Money Laundering and You
For some time now, people still get a surprised reaction when they hear about money laundering in New Zealand. For authorities to say that annually 1.3 billion dollars of laundered money goes through the New Zealand economy is as bewildering and as alien as ET .
But money laundering is a big problem in New Zealand as it is globally. In the last year alone, authorities have restrained 1.3 billion worth of assets that were criminally derived. Only 300 million was fully confiscated. These comprised of cash, designer bags, vehicles and properties. All these are products and proceeds of illegal drugs, fraud or tax evasion which are the major source of money laundering offences in New Zealand.
The tightening of regulations around banks to stem the flow of illegal cash into the system has driven offenders to engage in more creative ways to hide the dirty money. Stopping the flow of benefit from doing crime requires a concerted action from everyone. We might think we are not really affected, and we are not victims of money laundering.
But imagine this: Someone buys a property beside yours. They were able to splurge cash on a property beside your house. The new owners do not seem to have any visible means of income or a job. And yet they are at the house most days. Suddenly, their associates are visiting them, doing burnouts on the streets. Someone was beaten while walking on a once quiet street, the victim of mistaken identity and other petty crimes are happening like some youngsters pulling out letterboxes and dumping it on someone else’s lawn. Your once peaceful existence is suddenly threatened by this newcomer and their associates. You feel the need to install cameras and make sure you lock your doors and windows. You no longer feel safe. With criminals being able to enjoy their profits of their illegal activities, you have lost your ability to enjoy your life and to feel safe.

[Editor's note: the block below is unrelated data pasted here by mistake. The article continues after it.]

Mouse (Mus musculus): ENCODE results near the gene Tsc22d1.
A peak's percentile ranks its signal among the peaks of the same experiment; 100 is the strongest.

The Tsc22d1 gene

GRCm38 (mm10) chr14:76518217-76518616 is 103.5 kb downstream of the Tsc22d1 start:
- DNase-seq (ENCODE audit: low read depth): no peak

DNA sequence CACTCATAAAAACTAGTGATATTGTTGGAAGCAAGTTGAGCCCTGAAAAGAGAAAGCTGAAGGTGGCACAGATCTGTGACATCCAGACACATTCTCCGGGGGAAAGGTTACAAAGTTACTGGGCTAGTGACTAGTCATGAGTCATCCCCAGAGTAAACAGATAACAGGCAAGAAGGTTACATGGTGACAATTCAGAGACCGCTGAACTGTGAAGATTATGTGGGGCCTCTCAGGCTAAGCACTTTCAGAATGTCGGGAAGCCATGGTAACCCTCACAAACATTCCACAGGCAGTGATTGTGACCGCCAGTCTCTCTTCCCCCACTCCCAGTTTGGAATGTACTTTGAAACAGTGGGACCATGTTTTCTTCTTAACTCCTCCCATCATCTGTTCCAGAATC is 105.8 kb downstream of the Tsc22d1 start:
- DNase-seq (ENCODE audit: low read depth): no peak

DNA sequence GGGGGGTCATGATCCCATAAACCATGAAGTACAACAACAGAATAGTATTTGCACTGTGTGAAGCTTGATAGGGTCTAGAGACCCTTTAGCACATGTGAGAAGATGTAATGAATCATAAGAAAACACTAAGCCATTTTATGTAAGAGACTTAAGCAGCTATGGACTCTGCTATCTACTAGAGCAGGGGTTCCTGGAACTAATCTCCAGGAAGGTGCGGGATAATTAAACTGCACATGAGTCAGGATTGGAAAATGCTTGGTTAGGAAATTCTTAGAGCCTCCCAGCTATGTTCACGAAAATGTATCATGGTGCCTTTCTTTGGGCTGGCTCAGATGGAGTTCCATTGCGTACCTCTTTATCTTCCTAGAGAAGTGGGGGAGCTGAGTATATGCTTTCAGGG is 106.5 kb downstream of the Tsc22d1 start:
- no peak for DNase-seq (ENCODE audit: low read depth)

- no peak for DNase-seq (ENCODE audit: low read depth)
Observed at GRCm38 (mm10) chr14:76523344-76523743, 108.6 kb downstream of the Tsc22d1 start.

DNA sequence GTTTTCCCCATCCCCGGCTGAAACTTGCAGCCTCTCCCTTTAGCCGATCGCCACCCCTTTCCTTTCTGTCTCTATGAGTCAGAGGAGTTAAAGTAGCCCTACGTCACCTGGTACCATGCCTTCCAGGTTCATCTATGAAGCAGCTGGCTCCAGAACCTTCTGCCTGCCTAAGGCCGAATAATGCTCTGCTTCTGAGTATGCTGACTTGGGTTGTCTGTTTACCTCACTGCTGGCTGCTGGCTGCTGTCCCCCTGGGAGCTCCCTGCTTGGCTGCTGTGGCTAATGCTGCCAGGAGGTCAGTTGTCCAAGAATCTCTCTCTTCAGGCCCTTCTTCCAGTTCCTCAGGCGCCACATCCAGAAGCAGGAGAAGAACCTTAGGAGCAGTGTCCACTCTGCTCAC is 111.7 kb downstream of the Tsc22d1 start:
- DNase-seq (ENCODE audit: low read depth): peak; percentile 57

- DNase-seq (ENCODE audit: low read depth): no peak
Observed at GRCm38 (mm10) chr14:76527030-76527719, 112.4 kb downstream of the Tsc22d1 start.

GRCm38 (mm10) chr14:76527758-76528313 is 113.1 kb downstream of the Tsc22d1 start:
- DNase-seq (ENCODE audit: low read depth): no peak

What could have been done?
If the lawyer who acted for this newcomer has done due diligence, they would have been asked for their identity and the source of funds. If the lawyer feel that the funds used to purchase the property seems to come from illegitimate source such as illegal drugs, the purchase would not have happened. You would still have continued to enjoy your life as it was in your quiet street.
Stopping criminals from enjoying the proceeds of their crime makes our communities safe. By making sure that businesses such as lawyers, accountants, real estate agents and high-value dealers scrutinise their customers by asking for identity and the legitimacy of funds helps us safeguard our communities from harm that criminals bring.
Keeping New Zealand safe from proliferation of dirty money is to everyone’s benefit. By doing our bit in our own little ways such as presenting our identity which is as little as showing our driver license or passport and proof of our address when asked for makes for safer communities.
Let us do our part.